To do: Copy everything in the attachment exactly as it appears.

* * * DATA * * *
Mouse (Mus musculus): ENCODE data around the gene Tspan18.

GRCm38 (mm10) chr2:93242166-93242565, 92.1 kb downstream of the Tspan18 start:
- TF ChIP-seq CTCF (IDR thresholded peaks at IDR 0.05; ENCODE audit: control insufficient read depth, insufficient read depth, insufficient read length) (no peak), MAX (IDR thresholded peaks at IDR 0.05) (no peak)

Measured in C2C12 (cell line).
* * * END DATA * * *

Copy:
Mouse (Mus musculus): ENCODE data around the gene Tspan18.

GRCm38 (mm10) chr2:93242166-93242565, 92.1 kb downstream of the Tspan18 start:
- TF ChIP-seq CTCF (IDR thresholded peaks at IDR 0.05; ENCODE audit: control insufficient read depth, insufficient read depth, insufficient read length) (no peak), MAX (IDR thresholded peaks at IDR 0.05) (no peak)

Measured in C2C12 (cell line).